Please wait while the transcript is being prepared...
My name is Vladimir Parpura and I will
talk about bidirectional signaling between
astrocytes and neurons mediated by the
vesicular release of glutamate from these
two major cellular components
of the central nervous system.
Neuronal and astrocytic elements
are in close structural association.
In this electron micrograph,
an astrocyte from the cerebellar
cortex (colored in blue) is in close
proximity to axonal terminals making
synapses onto dendritic spines.
Some of these synapses
are engulfed by an astrocyte,
while others are in
partial contact with it.
Such microanatomical arrangements are
functionally referred to as a tripartite
synapse, where in addition to
the pre-synaptic and post-synaptic neural
elements an astrocyte represents
an additional component of a synapse.
Tripartite synapses are not a phenomenon
solely seen in the cerebellum, but
are rather ubiquitously present throughout
different regions of
the central nervous system.
This anatomical intimacy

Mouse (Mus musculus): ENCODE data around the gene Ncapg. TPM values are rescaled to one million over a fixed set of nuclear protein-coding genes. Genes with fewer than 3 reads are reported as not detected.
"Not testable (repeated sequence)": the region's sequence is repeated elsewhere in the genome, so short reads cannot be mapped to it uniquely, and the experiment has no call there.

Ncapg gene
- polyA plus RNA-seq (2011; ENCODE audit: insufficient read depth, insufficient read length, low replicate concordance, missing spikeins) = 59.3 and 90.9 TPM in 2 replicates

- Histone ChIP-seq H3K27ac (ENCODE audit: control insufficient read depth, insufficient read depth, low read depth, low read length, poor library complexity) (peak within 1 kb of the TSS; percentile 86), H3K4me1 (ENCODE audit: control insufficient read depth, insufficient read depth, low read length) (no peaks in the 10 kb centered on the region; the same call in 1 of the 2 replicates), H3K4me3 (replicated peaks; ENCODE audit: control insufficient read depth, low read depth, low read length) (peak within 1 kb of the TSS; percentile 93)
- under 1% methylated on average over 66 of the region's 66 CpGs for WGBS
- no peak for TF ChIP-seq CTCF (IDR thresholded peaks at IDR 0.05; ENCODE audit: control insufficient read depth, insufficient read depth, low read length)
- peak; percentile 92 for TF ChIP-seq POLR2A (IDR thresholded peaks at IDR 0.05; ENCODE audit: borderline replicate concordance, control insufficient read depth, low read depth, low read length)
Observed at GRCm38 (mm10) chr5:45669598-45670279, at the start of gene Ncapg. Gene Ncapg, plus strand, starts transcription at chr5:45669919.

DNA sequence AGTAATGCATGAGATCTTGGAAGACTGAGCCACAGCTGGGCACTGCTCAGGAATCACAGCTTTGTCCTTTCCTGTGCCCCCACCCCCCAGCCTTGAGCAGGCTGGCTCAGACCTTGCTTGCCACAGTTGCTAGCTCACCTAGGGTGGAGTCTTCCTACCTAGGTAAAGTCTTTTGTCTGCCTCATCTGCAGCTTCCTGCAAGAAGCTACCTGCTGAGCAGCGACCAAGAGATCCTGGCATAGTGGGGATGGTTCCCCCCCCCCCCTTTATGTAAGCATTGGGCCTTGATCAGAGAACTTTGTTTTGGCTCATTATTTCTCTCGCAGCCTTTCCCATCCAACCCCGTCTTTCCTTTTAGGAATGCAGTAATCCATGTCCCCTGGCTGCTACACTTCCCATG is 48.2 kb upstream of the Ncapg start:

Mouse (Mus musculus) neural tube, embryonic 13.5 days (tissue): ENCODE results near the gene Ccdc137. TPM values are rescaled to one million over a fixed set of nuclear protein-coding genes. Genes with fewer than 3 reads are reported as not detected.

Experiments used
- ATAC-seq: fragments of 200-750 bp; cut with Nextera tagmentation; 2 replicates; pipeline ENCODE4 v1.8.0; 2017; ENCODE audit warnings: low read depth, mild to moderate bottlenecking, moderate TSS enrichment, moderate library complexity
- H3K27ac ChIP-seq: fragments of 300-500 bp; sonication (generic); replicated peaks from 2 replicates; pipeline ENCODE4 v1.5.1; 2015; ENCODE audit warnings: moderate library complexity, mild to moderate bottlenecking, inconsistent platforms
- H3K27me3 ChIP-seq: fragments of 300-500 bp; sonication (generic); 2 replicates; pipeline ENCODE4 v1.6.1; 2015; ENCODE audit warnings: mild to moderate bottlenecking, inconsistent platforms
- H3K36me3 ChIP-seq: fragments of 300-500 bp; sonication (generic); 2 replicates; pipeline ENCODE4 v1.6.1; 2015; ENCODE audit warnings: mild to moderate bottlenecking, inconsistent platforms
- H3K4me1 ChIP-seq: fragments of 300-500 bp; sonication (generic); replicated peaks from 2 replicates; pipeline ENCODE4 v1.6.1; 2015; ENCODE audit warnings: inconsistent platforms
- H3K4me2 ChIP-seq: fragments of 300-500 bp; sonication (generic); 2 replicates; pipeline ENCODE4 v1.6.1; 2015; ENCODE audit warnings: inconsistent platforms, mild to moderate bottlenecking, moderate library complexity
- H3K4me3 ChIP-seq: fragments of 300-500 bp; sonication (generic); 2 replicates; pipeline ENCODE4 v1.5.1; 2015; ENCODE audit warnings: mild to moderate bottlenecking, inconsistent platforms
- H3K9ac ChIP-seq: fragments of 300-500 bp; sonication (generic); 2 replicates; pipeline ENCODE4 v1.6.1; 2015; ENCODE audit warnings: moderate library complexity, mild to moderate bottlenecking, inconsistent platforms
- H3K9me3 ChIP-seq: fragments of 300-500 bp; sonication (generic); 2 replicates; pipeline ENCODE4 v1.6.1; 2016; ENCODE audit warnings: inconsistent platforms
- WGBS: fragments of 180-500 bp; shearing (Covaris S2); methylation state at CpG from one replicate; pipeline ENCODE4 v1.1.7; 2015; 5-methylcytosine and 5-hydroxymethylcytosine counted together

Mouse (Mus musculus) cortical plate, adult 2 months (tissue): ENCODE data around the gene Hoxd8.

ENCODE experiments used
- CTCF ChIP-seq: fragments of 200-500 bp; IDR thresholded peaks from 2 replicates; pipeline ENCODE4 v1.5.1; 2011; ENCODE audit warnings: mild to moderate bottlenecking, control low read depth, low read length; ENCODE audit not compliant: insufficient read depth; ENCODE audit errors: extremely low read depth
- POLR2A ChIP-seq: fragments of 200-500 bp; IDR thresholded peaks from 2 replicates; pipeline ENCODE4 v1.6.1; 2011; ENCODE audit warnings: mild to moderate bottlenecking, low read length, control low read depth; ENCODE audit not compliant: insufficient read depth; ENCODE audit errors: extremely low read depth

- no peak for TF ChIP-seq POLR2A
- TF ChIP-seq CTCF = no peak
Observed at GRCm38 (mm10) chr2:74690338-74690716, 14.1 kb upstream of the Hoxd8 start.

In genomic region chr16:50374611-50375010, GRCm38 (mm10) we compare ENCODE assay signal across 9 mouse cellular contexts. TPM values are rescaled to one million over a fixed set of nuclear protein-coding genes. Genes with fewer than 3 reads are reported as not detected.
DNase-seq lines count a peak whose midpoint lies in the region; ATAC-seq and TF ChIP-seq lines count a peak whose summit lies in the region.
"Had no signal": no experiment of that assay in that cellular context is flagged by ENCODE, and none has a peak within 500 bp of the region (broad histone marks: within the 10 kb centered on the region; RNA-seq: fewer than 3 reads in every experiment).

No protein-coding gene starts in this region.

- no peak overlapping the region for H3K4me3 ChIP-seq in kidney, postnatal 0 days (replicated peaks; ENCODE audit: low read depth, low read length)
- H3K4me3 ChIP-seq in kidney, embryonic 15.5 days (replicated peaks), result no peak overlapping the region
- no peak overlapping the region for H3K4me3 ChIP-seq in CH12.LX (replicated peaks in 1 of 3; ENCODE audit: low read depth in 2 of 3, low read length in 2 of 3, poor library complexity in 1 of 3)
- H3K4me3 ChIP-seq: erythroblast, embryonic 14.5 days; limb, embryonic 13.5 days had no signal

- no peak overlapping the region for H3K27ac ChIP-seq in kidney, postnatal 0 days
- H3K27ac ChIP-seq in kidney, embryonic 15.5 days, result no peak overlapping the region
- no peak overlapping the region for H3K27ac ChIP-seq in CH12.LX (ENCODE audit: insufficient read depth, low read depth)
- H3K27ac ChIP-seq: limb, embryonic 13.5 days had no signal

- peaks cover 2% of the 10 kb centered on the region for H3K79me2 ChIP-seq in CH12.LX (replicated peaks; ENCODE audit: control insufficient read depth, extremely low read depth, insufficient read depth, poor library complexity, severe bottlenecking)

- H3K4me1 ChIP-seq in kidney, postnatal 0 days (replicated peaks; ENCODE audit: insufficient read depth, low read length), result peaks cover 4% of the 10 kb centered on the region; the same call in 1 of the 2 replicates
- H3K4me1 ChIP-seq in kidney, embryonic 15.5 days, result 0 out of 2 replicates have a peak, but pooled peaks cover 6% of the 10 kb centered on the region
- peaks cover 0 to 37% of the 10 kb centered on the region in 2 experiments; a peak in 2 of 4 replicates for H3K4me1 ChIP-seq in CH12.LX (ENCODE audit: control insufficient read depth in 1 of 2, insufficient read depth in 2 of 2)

supports the idea that
astrocytes are well positioned to
respond to the neural signals, and
to communicate to neurons as schematically
presented in the next slide.
After the arrival of action potentials
at the pre-synaptic terminal and
opening of voltage-gated calcium channels,
glutamate stored in synaptic vesicles
is released into the synaptic cleft,
and in turn signals to the post-synaptic
neuron by acting on ionotropic and
A portion of the released glutamate can
reach astrocytes surrounding the synapse,
and that can stimulate their receptors,
leading to an increase in astrocytic
intracellular calcium levels.
Additionally, glutamate can be taken
up by astrocytes via plasma membrane
The increase in intracellular calcium
concentration in a single astrocyte
can spread to adjacent astrocytes in
the form of a wave of elevated calcium,
a phenomenon predominantly
mediated by the release of ATP,
although extracellular glutamate at
gap junctions also contributes to it.
Through calcium-dependent exocytosis and
vesicle release of glutamate,
astrocytes can signal to neuronal
pre-synaptic and post-synaptic sites.
In this talk I'll limit discussion
to glutamate-mediated bidirectional
signaling as a consequence of
exocytotic events in both cell types,
using examples of initial discoveries,
as summarized in the next slide.
Effects of glutamate release from neurons
and astrocytes are shown in A to C.